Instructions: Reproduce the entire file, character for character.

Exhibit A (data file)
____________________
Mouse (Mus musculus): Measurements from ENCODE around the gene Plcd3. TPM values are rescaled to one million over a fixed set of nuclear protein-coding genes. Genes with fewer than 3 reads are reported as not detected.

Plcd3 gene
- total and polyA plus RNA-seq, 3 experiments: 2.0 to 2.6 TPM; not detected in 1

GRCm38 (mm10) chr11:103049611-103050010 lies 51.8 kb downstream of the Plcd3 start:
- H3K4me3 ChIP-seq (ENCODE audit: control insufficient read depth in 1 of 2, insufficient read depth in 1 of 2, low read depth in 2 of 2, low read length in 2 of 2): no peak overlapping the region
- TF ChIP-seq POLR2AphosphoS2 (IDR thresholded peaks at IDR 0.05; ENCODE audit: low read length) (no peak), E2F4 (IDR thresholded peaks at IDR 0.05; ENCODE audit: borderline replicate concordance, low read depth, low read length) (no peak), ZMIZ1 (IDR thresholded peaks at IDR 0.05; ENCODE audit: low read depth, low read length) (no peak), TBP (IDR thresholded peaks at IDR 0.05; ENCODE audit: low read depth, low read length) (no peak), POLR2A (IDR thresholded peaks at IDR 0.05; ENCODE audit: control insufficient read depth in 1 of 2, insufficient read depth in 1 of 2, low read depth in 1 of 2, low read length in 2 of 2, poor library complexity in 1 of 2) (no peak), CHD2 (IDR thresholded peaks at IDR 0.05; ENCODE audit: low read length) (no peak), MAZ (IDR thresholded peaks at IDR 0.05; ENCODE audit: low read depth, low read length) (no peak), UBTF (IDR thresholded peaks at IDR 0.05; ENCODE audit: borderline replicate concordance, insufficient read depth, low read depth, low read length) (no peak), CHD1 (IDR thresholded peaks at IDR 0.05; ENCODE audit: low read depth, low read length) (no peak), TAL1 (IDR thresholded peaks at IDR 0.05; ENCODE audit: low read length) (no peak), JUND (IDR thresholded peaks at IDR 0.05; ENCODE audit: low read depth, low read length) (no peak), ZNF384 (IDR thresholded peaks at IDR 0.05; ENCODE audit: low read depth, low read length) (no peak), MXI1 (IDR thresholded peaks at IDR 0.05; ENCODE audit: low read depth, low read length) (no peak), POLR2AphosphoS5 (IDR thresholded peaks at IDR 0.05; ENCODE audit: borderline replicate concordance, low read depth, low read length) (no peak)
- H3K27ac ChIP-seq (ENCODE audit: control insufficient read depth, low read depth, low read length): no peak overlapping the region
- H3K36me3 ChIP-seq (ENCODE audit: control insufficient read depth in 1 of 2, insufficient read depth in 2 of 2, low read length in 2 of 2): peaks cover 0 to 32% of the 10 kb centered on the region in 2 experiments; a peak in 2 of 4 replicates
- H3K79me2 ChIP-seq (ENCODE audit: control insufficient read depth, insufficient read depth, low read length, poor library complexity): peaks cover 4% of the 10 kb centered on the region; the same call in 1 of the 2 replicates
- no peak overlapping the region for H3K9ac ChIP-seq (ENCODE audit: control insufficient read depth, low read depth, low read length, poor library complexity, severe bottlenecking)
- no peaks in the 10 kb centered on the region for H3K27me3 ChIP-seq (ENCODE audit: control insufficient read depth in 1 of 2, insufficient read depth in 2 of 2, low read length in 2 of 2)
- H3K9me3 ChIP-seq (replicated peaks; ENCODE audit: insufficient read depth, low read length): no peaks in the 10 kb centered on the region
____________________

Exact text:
Mouse (Mus musculus): Measurements from ENCODE around the gene Plcd3. TPM values are rescaled to one million over a fixed set of nuclear protein-coding genes. Genes with fewer than 3 reads are reported as not detected.

Plcd3 gene
- total and polyA plus RNA-seq, 3 experiments: 2.0 to 2.6 TPM; not detected in 1

GRCm38 (mm10) chr11:103049611-103050010 lies 51.8 kb downstream of the Plcd3 start:
- H3K4me3 ChIP-seq (ENCODE audit: control insufficient read depth in 1 of 2, insufficient read depth in 1 of 2, low read depth in 2 of 2, low read length in 2 of 2): no peak overlapping the region
- TF ChIP-seq POLR2AphosphoS2 (IDR thresholded peaks at IDR 0.05; ENCODE audit: low read length) (no peak), E2F4 (IDR thresholded peaks at IDR 0.05; ENCODE audit: borderline replicate concordance, low read depth, low read length) (no peak), ZMIZ1 (IDR thresholded peaks at IDR 0.05; ENCODE audit: low read depth, low read length) (no peak), TBP (IDR thresholded peaks at IDR 0.05; ENCODE audit: low read depth, low read length) (no peak), POLR2A (IDR thresholded peaks at IDR 0.05; ENCODE audit: control insufficient read depth in 1 of 2, insufficient read depth in 1 of 2, low read depth in 1 of 2, low read length in 2 of 2, poor library complexity in 1 of 2) (no peak), CHD2 (IDR thresholded peaks at IDR 0.05; ENCODE audit: low read length) (no peak), MAZ (IDR thresholded peaks at IDR 0.05; ENCODE audit: low read depth, low read length) (no peak), UBTF (IDR thresholded peaks at IDR 0.05; ENCODE audit: borderline replicate concordance, insufficient read depth, low read depth, low read length) (no peak), CHD1 (IDR thresholded peaks at IDR 0.05; ENCODE audit: low read depth, low read length) (no peak), TAL1 (IDR thresholded peaks at IDR 0.05; ENCODE audit: low read length) (no peak), JUND (IDR thresholded peaks at IDR 0.05; ENCODE audit: low read depth, low read length) (no peak), ZNF384 (IDR thresholded peaks at IDR 0.05; ENCODE audit: low read depth, low read length) (no peak), MXI1 (IDR thresholded peaks at IDR 0.05; ENCODE audit: low read depth, low read length) (no peak), POLR2AphosphoS5 (IDR thresholded peaks at IDR 0.05; ENCODE audit: borderline replicate concordance, low read depth, low read length) (no peak)
- H3K27ac ChIP-seq (ENCODE audit: control insufficient read depth, low read depth, low read length): no peak overlapping the region
- H3K36me3 ChIP-seq (ENCODE audit: control insufficient read depth in 1 of 2, insufficient read depth in 2 of 2, low read length in 2 of 2): peaks cover 0 to 32% of the 10 kb centered on the region in 2 experiments; a peak in 2 of 4 replicates
- H3K79me2 ChIP-seq (ENCODE audit: control insufficient read depth, insufficient read depth, low read length, poor library complexity): peaks cover 4% of the 10 kb centered on the region; the same call in 1 of the 2 replicates
- no peak overlapping the region for H3K9ac ChIP-seq (ENCODE audit: control insufficient read depth, low read depth, low read length, poor library complexity, severe bottlenecking)
- no peaks in the 10 kb centered on the region for H3K27me3 ChIP-seq (ENCODE audit: control insufficient read depth in 1 of 2, insufficient read depth in 2 of 2, low read length in 2 of 2)
- H3K9me3 ChIP-seq (replicated peaks; ENCODE audit: insufficient read depth, low read length): no peaks in the 10 kb centered on the region